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Lithuania FCIS urges adoption of stricter rules in virtual currency industry

In a recent seminar held to discuss the risks and benefits of initial coin offerings, the Financial Crime Investigation Service of Lithuania urged authorities to look to stricter regulations to avoid cybercrimes.

Written by Becky Leighton Published on

The Financial Crime Investigation Service (FCIS) of Lithuania recently presented the country’s authority figures with the advantages and disadvantages of inital coin offerings (ICOs) in a seminar named “Development of the Financial Technologies Sector, Opportunities, and Challenges”. 

According to a press release by the FCIS, the meeting saw representatives from the Bank of Lithuania, the Department of Finance, the Department of Home Affairs, the Ministry of Economies, the Prosecutor General’s Office, the State Tax Inspectorate and the State Security Department attend the meeting.

The director of the FCIS Antonio Mikulsk spoke on the matter of market risks in cryptocurrencies:

“The Financial Crime Investigation Service is advocating for innovation and for innovative technologies, but they should be subject to certain regulatory and control mechanisms. Virtual currency has huge cash flows, but worries about converting them into dollars and euros as quickly as possible, leaving virtual currencies as quickly as possible.”

The meeting was held in order to review the risks, threats, and benefits associated with ICOs. FCIS Deputy Director Mindaugas Petrauskas spoke to the authority figures of how the problems could impact the country’s economy:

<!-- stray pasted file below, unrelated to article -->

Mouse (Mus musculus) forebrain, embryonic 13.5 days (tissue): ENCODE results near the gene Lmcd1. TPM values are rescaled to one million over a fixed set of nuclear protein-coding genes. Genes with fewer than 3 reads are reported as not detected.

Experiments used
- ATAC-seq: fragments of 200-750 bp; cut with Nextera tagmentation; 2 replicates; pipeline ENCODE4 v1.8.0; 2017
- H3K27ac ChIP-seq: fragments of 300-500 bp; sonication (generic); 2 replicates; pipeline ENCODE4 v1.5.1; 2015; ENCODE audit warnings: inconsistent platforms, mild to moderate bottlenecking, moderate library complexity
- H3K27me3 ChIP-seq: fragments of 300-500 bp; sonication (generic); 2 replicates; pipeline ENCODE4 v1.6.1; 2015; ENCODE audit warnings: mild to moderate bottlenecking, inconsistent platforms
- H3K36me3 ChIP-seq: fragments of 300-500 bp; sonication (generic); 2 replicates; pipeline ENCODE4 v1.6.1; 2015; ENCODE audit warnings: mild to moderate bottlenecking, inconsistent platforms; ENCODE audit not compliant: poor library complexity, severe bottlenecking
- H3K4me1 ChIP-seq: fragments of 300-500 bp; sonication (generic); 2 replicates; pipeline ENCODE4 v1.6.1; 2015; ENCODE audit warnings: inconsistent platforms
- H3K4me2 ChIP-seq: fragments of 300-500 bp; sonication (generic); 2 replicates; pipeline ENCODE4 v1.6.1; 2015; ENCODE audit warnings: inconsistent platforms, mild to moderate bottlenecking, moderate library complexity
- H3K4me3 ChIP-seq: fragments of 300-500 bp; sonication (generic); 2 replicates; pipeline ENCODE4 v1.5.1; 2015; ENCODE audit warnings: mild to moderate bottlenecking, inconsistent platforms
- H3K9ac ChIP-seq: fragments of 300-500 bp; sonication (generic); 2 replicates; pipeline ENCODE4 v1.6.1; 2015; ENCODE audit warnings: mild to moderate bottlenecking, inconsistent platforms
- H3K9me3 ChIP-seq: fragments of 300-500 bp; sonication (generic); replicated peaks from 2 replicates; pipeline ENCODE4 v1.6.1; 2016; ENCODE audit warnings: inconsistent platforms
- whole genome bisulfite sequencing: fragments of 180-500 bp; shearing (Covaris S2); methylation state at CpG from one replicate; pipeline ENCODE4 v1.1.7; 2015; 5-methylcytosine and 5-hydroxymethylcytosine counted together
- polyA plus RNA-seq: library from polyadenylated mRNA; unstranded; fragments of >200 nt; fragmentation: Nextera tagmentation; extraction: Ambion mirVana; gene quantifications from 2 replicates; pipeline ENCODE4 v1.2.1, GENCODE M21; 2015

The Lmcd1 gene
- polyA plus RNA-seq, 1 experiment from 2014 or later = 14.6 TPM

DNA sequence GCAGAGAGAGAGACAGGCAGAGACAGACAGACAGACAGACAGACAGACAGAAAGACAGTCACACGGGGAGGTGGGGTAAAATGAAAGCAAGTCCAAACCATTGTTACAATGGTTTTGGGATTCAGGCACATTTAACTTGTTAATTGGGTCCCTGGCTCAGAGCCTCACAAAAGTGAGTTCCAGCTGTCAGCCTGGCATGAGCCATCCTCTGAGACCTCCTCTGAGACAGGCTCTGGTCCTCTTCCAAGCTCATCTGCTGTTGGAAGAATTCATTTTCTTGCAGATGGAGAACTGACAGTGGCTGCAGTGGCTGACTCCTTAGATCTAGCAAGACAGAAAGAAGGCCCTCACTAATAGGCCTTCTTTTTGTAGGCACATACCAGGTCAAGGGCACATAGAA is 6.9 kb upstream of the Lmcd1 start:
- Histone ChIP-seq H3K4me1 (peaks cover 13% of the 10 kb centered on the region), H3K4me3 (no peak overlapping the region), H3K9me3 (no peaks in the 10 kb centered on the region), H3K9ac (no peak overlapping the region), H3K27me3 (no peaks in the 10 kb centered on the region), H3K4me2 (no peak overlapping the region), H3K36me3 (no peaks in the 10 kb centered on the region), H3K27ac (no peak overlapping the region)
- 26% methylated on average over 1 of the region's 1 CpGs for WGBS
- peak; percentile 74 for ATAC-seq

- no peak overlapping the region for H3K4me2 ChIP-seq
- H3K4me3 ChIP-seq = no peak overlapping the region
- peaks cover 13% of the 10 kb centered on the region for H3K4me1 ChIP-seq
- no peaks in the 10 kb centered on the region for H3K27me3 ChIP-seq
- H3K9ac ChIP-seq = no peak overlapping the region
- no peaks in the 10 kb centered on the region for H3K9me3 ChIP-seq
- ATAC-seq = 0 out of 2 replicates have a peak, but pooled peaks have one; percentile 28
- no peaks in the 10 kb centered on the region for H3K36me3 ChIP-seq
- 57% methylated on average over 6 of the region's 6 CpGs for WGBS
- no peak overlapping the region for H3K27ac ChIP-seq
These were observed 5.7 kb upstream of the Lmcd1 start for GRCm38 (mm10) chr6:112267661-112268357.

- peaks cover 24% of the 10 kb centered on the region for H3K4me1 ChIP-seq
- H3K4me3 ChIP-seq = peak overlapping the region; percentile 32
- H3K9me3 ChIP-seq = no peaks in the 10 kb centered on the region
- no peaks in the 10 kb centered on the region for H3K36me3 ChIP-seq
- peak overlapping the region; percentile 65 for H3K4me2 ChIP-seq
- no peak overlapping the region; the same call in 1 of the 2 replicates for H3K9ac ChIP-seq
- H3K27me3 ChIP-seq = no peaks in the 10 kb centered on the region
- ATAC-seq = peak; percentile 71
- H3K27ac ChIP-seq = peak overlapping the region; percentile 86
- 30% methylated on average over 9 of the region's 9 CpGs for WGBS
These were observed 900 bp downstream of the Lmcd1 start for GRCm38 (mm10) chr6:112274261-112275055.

“There are four biggest potential risks around the world: anonymity, cross-border nature of transactions, service segmentation and decentralized system.”

However, Lithuania is optimistic about the financial technology opportunities available. Petrauskas also commented on the positive possibilities of ICOs in the country:

“According to ICO figures, Lithuania is one of the world leaders and shows the highest, 305 percent, growth from all over the world.”

Owing to the benefits, the politicians and state representatives were urged to consider adopting stricter regulations in order to prevent cybercrimes.

In April of this year, Lithuania stood as one of the 22 countries in Europe to have signed the declaration which formed the European Blockchain Partnership. The coalition was described as a “vehicle for cooperation amongst Member States to exchange experience and expertise in technical and regulatory fields and prepare for the launch of EU-wide [Blockchain] applications across the Digital Single Market for the benefit of the public and private sectors”.

Written by

Internet writer looking to find the right piece. Also presents things on radio and happens to be a chip off the old blockchain. @BeckyRLeighton

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